On Intentionally Vague, Mystique-Infused Explanations of Talent

“Exactly what he does, and how, is difficult to describe,” Anderson Cooper says about music producer Rick Rubin on 60 Minutes.

Cut to interview between Cooper and Rubin.

“Do you play instruments?” Cooper asks.

“Barely,” Rubin replies.

“Do you know how to work a sound board?”

“No,” Rubin replies, “I have no technical ability. And I know nothing about music.”

“Well, you must know something,” Cooper says.”

“I know what I like and what I don’t like. I’m decisive about what I like and what I don’t like,” Rubin says.

“So what are you being paid for?”

“The confidence I have in my taste and my ability to express what I feel,” Rubin says.

It’s a fascinating exchange. And with the gentle music in the background, a scene that cuts to an image of Rubin meditating, and the long beard — you definitely get “genius” vibes.

We’re drawn toward hard-to-pin-down explanations of the attributes of successful people: the “taste” in a musical producer, a VC’s “good nose for founders,” an athlete’s “it factor.”

There’s a real and accurate phenomenon here. For example, it’s not totally quantifiable or describable the difference between elite supermodels and regular models — it has something to do with bodily harmony and symmetry of features. There’s an “it” factor, and sometimes it’s the only way to explain what sets apart a super elite person from a merely good person.

On the other hand, I believe there’s a tendency for experts in a field to sometimes try to describe what they do in intentionally vague, imprecise, omnipotent terms. I mean, who doesn’t want to seem God-like?

Ditto the writers who profile experts: they play up mystique versus straightforwardly describe a set of practical decisions, tactics, moments of luck that the subject of their profile embarked upon. There’s something gripping (by which I mean, click-baity) about the doings of an extraterrestrial genius. It also makes the reader feel less bad about themselves. “He was born that way.”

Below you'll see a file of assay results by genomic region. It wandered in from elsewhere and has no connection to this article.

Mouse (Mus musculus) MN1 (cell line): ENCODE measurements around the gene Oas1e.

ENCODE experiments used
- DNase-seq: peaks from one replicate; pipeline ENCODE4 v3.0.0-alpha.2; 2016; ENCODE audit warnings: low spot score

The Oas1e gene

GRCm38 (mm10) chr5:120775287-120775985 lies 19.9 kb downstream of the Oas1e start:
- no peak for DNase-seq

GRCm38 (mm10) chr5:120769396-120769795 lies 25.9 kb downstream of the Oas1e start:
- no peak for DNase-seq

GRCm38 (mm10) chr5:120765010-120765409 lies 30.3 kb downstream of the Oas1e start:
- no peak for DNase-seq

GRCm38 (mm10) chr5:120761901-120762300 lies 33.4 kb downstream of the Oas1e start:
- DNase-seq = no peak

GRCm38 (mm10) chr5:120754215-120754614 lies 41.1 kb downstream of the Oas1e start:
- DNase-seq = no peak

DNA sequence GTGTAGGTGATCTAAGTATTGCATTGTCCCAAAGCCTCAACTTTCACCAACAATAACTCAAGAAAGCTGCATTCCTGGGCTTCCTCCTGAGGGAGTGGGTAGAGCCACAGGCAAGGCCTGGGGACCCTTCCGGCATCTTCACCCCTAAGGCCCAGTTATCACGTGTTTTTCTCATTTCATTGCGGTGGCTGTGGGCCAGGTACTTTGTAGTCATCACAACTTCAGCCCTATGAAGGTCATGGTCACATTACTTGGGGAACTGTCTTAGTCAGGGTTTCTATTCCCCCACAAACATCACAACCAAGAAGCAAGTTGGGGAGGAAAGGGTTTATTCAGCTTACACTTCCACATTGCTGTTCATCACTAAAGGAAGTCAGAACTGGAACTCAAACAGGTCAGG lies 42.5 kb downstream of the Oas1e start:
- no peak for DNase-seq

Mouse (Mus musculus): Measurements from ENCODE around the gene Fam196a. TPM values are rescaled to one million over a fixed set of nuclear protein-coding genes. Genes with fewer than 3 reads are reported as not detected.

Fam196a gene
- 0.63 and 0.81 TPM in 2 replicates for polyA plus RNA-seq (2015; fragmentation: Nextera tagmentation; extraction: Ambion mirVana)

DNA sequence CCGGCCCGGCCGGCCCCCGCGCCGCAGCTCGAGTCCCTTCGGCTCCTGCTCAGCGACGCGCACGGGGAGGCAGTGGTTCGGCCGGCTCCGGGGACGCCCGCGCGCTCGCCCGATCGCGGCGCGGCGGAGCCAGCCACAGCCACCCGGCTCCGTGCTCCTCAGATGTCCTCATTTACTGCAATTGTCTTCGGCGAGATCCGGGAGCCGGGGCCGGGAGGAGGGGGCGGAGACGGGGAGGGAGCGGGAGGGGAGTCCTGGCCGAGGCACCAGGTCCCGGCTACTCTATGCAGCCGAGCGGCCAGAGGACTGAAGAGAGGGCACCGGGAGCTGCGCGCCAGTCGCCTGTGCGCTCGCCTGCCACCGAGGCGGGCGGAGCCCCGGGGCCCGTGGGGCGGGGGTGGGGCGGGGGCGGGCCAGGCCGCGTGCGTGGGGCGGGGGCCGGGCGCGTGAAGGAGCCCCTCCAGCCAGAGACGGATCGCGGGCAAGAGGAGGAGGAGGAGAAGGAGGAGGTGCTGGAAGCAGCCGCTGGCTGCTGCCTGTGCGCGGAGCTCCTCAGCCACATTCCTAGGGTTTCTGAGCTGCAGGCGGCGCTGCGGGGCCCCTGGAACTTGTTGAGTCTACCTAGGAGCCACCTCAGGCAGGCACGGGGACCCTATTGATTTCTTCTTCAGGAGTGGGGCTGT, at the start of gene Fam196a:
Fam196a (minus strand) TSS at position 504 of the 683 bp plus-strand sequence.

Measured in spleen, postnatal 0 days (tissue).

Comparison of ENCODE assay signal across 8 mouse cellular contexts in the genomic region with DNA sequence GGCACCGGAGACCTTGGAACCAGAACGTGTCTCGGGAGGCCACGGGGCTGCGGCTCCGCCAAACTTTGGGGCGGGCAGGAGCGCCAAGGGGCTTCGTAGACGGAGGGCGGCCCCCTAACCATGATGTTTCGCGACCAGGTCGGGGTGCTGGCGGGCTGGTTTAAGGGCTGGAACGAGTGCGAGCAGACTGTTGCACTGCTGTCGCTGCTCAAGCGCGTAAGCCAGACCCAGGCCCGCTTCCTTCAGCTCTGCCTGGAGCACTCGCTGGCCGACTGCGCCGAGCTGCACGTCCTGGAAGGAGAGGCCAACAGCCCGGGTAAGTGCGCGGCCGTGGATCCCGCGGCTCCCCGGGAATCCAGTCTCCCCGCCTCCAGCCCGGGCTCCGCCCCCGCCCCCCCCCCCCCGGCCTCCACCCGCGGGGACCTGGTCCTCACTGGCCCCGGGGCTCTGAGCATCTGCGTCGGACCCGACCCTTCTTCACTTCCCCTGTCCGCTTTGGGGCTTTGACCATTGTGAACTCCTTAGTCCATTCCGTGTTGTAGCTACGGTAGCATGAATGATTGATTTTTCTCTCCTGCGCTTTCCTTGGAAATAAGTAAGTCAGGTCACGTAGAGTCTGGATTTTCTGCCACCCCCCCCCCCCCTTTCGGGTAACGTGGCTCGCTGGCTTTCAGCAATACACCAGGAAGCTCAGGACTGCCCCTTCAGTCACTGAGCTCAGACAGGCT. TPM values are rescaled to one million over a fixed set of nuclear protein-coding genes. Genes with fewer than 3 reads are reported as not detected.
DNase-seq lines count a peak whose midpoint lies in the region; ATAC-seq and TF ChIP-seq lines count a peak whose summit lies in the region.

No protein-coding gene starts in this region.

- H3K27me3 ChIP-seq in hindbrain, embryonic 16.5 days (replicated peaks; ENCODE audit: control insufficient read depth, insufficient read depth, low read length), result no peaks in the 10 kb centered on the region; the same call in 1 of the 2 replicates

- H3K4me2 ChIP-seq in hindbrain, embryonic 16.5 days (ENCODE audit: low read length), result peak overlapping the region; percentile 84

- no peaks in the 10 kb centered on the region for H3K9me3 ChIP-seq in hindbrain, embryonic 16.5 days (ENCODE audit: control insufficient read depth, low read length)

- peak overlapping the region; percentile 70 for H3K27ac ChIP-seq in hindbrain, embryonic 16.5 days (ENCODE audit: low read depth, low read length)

The Rubin framing takes it even further by undercutting the typical explanations before putting forth the mystical one: One of the most successful musical producers of our time doesn’t know anything about music, has no technical ability, he just…”knows what he likes.”

There may also be practical reasons for experts to talk about their journeys this way. For example, it’s a decent way of deterring competition — to suggest the reasons for your success are unreplicable. In the investing business, when venture investors ascribe their talent at picking companies to “I look for amazing founders and I have good taste” — they aren’t leaving any bread crumbs along the road for their competitors!

So, if afforded the choice between offering a description of their process that feels concrete, learnable, repeatable, at times banal…versus a description that teems with mystique — there’s a pull towards the latter.

And in my opinion, it’s not always true. Perhaps not even often true among the world class performers in our midst, whose development of expertise and deployment of their craft is more understandable than it may appear.

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